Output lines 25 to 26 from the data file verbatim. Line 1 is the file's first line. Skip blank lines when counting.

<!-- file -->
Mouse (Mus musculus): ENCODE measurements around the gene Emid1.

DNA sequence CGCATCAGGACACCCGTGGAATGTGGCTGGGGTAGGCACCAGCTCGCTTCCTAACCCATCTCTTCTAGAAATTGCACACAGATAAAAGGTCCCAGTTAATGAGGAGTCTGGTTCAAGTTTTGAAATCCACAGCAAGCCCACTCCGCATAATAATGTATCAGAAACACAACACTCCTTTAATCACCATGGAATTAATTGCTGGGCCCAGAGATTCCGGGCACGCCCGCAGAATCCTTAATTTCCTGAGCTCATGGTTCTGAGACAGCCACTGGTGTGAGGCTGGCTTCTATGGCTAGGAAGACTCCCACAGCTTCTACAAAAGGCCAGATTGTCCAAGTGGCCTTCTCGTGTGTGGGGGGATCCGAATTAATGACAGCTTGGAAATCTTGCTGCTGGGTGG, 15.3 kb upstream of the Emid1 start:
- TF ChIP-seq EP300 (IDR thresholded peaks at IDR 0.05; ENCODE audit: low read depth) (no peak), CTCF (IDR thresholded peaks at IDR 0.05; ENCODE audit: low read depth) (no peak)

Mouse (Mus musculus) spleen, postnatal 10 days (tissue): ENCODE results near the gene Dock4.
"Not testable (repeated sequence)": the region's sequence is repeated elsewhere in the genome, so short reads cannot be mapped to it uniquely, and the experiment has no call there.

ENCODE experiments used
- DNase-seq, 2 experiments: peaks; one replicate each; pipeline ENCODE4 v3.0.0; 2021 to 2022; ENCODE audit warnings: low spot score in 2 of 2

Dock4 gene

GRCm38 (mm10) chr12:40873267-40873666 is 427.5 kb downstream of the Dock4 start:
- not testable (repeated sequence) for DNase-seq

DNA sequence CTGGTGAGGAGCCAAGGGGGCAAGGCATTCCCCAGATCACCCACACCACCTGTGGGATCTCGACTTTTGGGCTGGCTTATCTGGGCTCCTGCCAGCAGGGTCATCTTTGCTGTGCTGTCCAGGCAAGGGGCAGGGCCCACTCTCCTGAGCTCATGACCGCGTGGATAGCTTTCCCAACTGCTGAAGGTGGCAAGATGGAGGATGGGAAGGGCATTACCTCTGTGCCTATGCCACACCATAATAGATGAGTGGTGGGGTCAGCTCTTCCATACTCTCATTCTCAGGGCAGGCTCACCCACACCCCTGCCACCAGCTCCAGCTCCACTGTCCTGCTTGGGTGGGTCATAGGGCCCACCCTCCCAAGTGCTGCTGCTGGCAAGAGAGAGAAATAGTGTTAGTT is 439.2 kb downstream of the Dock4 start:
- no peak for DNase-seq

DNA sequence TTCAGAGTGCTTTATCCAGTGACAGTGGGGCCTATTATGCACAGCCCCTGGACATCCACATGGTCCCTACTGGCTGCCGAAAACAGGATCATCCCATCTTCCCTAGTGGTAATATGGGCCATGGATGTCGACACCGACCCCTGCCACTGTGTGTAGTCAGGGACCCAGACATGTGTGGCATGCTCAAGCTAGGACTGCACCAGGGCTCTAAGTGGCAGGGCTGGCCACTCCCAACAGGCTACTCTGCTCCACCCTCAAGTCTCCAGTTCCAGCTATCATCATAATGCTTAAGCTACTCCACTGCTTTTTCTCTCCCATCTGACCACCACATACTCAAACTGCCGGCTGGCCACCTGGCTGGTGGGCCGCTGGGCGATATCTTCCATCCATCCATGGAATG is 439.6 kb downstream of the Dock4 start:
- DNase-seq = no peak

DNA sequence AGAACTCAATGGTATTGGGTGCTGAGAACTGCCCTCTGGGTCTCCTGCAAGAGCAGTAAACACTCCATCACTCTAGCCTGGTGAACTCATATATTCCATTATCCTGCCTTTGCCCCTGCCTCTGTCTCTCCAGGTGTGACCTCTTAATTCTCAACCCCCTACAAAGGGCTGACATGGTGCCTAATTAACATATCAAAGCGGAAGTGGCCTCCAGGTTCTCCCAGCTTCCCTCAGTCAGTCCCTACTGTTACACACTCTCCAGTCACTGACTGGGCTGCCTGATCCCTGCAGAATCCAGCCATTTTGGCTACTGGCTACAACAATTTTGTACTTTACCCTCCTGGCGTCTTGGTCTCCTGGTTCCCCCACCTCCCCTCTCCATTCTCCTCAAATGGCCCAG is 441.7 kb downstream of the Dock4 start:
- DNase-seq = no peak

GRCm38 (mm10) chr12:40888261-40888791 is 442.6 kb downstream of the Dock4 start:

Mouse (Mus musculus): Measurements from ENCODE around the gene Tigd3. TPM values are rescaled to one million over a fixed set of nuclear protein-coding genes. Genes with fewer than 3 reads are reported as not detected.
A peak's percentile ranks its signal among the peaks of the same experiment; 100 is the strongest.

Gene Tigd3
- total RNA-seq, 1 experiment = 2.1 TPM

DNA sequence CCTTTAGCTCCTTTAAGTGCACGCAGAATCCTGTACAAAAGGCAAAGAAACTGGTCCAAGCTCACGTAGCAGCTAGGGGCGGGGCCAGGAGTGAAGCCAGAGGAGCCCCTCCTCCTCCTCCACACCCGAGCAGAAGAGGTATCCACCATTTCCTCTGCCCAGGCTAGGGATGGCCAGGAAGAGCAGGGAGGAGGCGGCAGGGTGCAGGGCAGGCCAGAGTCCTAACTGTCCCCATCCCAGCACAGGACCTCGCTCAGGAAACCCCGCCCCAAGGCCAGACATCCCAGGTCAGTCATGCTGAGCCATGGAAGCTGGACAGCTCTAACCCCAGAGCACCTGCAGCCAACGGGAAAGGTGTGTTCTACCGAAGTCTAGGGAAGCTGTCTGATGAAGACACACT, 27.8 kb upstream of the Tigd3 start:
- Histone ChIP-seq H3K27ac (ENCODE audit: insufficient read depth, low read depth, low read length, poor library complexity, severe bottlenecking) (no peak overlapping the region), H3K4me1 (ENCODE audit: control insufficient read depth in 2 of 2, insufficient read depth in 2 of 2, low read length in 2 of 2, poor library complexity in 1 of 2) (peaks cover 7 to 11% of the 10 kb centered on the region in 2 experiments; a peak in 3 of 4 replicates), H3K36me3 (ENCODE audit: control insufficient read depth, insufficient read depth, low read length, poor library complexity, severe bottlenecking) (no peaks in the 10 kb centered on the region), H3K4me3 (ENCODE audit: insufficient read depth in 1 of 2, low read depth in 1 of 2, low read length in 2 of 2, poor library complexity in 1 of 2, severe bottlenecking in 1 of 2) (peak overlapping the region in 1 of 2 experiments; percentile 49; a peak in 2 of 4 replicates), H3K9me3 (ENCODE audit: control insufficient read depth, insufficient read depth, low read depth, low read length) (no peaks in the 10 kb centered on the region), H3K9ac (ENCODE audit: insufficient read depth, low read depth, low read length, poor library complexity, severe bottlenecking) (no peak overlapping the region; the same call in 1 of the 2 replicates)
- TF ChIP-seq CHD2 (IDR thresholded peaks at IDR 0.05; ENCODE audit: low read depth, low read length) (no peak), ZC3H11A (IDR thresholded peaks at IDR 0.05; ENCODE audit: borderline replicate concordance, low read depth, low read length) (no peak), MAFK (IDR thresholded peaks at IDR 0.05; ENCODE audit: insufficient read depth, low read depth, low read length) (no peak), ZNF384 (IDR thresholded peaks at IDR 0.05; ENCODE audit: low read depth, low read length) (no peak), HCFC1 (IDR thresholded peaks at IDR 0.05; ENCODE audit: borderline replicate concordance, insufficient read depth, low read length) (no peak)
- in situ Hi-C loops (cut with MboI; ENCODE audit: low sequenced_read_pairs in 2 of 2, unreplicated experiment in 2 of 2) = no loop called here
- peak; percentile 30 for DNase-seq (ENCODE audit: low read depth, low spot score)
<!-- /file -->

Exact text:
- in situ Hi-C loops (cut with MboI; ENCODE audit: low sequenced_read_pairs in 2 of 2, unreplicated experiment in 2 of 2) = no loop called here
- peak; percentile 30 for DNase-seq (ENCODE audit: low read depth, low spot score)